Price profit jumps 29.2%

Third quarter comes in well above analysts' estimates

41 cents a share

Record revenue flows forth from stock market boom

Money management

April 21, 1999|By Bill Atkinson | Bill Atkinson,SUN STAFF

T. Rowe Price Associates Inc.'s net income leaped 29.2 percent in the third quarter, and revenue hit a record $245.8 million, propelled by the robust stock market and a surge in revenue from investment advisory fees.

The country's 10th-largest mutual fund company made $53 million in the first quarter, which ended March 31, compared with $41 million reported for the corresponding period of 1998. Diluted earnings per share increased 28 percent to 41 cents a share in the quarter, compared with 32 cents in the corresponding period a year earlier.

"Our results reflect the continuation of a generally favorable financial market environment and further growth in the assets we manage," said George A. Roche, chairman and president of the Baltimore-based mutual fund company.

Price's earnings far exceeded the estimates of seven Wall Street analysts, who predicted that the company would report 35 cents per diluted share for the quarter, according to Zacks Investment Research.

"I can't say I'm disappointed, they beat the number," said John A. Hall, an analyst at Prudential Securities.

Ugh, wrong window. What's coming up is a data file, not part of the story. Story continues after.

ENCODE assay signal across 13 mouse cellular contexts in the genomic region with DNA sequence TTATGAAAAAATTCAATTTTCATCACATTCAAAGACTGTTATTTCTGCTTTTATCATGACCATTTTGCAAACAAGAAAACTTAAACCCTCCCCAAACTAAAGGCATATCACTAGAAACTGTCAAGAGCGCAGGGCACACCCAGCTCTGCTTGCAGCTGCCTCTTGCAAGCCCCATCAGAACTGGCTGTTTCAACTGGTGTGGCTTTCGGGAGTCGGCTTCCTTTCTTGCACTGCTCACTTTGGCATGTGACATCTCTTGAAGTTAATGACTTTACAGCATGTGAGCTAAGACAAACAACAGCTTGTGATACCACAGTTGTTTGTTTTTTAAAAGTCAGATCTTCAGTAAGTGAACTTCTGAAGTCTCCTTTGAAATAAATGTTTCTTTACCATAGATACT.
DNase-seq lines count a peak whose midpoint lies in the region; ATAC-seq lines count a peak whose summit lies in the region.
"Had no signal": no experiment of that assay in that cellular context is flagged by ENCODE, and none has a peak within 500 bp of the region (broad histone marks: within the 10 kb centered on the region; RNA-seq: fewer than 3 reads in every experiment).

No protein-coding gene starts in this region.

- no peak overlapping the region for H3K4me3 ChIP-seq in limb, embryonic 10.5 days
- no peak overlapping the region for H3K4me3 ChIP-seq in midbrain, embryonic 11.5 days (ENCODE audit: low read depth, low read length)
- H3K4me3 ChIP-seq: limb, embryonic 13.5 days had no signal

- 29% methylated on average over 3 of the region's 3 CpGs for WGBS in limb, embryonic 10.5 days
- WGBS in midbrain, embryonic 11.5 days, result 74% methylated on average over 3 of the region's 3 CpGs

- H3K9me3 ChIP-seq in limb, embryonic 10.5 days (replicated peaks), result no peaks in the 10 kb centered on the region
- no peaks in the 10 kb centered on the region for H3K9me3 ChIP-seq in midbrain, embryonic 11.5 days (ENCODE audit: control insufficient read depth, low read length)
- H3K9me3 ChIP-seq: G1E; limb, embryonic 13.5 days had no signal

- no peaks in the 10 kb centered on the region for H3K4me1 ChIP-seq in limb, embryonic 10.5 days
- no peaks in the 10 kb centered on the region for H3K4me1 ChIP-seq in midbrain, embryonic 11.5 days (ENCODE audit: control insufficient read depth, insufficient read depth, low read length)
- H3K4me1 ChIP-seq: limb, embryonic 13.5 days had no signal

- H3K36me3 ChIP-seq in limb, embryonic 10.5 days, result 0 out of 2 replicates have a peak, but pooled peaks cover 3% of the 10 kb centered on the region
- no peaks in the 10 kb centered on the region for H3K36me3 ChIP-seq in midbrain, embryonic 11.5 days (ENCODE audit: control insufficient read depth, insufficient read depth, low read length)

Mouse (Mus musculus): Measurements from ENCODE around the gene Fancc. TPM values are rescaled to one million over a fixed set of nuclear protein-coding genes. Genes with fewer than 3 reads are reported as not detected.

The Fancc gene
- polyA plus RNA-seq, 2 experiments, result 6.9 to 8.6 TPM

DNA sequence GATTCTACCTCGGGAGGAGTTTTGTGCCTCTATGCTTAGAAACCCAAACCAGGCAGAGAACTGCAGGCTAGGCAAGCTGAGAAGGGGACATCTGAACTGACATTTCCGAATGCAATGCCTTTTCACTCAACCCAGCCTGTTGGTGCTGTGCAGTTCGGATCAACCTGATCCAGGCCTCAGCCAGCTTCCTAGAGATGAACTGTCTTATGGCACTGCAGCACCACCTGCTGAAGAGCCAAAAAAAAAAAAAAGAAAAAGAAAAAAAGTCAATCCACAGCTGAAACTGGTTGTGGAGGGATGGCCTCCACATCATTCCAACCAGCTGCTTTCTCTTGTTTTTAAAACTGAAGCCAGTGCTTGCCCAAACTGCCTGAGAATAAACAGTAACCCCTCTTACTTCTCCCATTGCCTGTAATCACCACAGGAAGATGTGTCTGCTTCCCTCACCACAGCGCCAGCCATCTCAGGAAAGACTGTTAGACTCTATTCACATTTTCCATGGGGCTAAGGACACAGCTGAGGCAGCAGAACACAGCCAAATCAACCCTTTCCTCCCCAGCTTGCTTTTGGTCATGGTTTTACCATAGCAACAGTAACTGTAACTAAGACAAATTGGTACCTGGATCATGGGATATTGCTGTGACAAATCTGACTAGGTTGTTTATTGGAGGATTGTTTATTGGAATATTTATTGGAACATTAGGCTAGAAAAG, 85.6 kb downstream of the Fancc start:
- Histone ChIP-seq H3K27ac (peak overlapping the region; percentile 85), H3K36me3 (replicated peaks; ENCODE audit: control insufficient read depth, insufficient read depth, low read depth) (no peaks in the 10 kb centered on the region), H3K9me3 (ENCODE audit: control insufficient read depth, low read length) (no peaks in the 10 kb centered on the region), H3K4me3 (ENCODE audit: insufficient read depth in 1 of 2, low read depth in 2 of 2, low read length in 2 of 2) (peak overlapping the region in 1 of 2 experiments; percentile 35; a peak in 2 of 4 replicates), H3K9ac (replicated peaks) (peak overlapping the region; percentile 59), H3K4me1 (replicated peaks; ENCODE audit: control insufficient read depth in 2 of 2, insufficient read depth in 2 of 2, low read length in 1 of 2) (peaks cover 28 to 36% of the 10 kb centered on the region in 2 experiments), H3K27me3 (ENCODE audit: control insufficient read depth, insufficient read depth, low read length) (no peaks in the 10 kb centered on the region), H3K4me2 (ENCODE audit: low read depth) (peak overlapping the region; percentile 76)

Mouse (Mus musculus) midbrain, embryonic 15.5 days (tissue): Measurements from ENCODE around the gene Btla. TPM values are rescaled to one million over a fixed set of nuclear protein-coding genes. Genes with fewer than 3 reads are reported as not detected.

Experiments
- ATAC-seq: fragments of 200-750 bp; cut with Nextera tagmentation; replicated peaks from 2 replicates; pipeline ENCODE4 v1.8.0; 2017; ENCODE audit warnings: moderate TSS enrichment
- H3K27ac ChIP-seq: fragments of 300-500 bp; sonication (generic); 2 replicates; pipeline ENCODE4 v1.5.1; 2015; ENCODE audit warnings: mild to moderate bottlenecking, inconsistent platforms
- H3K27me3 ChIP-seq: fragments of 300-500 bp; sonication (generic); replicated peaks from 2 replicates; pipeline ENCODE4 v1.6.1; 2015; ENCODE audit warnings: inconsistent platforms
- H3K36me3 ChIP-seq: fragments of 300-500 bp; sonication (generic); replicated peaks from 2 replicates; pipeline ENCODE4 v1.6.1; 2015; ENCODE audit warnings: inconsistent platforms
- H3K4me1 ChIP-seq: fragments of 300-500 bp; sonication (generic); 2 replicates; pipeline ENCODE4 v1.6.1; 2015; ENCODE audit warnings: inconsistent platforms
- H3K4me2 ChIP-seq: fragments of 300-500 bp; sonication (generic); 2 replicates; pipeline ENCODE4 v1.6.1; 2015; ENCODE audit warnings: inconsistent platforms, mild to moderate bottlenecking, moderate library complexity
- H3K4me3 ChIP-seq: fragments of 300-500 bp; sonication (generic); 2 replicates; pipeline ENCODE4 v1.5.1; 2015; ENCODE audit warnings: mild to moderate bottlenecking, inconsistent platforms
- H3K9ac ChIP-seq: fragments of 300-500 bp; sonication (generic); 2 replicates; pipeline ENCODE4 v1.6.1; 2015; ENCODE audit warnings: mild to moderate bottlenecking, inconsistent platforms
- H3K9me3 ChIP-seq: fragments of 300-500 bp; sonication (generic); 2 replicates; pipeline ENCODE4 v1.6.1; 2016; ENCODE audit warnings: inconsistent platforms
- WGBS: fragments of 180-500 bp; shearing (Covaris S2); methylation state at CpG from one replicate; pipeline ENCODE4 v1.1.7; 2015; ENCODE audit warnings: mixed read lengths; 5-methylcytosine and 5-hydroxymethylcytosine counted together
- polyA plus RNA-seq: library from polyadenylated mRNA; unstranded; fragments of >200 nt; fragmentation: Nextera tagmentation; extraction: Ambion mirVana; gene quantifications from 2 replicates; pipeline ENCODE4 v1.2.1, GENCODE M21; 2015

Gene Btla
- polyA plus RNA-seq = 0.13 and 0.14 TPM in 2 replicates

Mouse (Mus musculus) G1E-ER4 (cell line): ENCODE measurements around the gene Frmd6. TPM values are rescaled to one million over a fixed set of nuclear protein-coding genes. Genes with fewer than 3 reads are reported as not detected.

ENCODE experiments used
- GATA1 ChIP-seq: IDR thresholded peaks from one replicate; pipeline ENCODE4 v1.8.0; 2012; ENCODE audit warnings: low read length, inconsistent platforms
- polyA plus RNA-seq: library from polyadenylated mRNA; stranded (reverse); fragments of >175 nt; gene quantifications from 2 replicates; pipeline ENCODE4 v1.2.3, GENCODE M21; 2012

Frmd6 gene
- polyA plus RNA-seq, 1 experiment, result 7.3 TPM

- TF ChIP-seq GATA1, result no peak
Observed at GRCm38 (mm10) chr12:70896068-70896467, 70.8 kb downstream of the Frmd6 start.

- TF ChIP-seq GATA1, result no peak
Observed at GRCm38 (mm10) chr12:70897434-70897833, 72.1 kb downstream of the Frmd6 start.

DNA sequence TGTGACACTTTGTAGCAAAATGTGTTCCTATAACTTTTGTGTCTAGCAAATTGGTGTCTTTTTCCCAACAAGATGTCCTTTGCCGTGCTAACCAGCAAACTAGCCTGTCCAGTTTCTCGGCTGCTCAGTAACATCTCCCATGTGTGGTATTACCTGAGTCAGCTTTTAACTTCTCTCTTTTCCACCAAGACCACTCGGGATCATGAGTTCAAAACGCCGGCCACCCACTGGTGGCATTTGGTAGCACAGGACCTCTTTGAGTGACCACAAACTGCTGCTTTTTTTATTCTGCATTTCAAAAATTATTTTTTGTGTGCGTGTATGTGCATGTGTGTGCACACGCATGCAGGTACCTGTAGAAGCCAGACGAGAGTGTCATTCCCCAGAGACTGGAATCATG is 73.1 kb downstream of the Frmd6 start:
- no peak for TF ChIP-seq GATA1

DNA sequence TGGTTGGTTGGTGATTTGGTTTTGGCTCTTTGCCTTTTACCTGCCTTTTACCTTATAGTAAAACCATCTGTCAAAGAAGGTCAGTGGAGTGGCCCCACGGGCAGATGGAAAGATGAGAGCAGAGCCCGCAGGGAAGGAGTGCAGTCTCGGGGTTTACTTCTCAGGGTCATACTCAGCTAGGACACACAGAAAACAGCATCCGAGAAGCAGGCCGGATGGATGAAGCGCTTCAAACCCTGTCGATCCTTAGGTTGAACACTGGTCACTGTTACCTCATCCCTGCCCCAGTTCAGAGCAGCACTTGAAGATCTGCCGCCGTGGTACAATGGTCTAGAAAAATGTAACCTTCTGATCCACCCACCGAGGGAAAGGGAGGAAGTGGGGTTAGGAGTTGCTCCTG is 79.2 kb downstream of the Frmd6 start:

Price, which has come under pressure from competitors such as Vanguard Group in Valley Forge, Pa., and Denver-based Janus, said total assets that it manages increased to $149.2 billion at quarter's end, compared with $147.8 billion at the same point in 1998.

Net cash inflows to the funds were $250 million in the quarter, including $400 million into domestic stock funds, and $350 million into fixed income funds. The money coming into these funds was partly offset by $500 million in money flowing out of international stock funds, the company said.

Hall said a number of mutual fund companies have experienced lighter flows of money into their funds than in previous years.

"What you are increasingly seeing is retail investors are throwing their investment dollars at performance, so the hottest funds attract the most money," he said.

While cash inflows were light, Price generated $191 million in the quarter from investment advisory fees on mutual funds and other investment portfolios, up 17 percent from $164 million in the 1998 period. Operating expenses rose nearly 12 percent to $150.6 million, largely because of higher compensation costs and spending on facilities and equipment. Hall said he expects Price to do well in the second quarter because more stocks are rising than just the large, blue-chip companies that have enamored investors. A broader rally should help Price because the company offers mutual funds that invest in a wide variety of stocks.

"We have seen a broadening in the market in terms of stocks that are performing and we have also seen the emergence in the small-cap market," Hall said. "Those would all speak for strong prospects for T. Rowe Price."

Pub Date: 4/21/99

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